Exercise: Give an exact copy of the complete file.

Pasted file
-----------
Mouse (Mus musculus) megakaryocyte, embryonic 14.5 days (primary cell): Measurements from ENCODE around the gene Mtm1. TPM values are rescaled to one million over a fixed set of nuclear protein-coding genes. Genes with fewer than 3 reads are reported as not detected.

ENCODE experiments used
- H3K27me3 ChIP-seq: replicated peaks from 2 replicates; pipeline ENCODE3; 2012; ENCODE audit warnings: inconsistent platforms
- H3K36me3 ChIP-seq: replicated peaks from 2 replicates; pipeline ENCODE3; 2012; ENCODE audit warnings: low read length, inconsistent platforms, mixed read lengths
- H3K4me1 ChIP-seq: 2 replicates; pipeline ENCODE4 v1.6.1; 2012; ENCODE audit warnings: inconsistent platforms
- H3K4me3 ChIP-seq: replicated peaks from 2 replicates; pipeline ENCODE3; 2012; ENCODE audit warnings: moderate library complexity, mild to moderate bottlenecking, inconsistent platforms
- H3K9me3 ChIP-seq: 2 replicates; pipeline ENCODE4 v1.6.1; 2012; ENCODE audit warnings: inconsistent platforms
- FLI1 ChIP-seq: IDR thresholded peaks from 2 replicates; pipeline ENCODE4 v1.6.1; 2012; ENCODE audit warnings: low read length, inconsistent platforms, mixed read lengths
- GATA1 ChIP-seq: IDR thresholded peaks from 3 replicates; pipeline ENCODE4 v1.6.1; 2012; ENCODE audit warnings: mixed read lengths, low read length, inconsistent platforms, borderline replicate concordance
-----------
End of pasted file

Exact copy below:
Mouse (Mus musculus) megakaryocyte, embryonic 14.5 days (primary cell): Measurements from ENCODE around the gene Mtm1. TPM values are rescaled to one million over a fixed set of nuclear protein-coding genes. Genes with fewer than 3 reads are reported as not detected.

ENCODE experiments used
- H3K27me3 ChIP-seq: replicated peaks from 2 replicates; pipeline ENCODE3; 2012; ENCODE audit warnings: inconsistent platforms
- H3K36me3 ChIP-seq: replicated peaks from 2 replicates; pipeline ENCODE3; 2012; ENCODE audit warnings: low read length, inconsistent platforms, mixed read lengths
- H3K4me1 ChIP-seq: 2 replicates; pipeline ENCODE4 v1.6.1; 2012; ENCODE audit warnings: inconsistent platforms
- H3K4me3 ChIP-seq: replicated peaks from 2 replicates; pipeline ENCODE3; 2012; ENCODE audit warnings: moderate library complexity, mild to moderate bottlenecking, inconsistent platforms
- H3K9me3 ChIP-seq: 2 replicates; pipeline ENCODE4 v1.6.1; 2012; ENCODE audit warnings: inconsistent platforms
- FLI1 ChIP-seq: IDR thresholded peaks from 2 replicates; pipeline ENCODE4 v1.6.1; 2012; ENCODE audit warnings: low read length, inconsistent platforms, mixed read lengths
- GATA1 ChIP-seq: IDR thresholded peaks from 3 replicates; pipeline ENCODE4 v1.6.1; 2012; ENCODE audit warnings: mixed read lengths, low read length, inconsistent platforms, borderline replicate concordance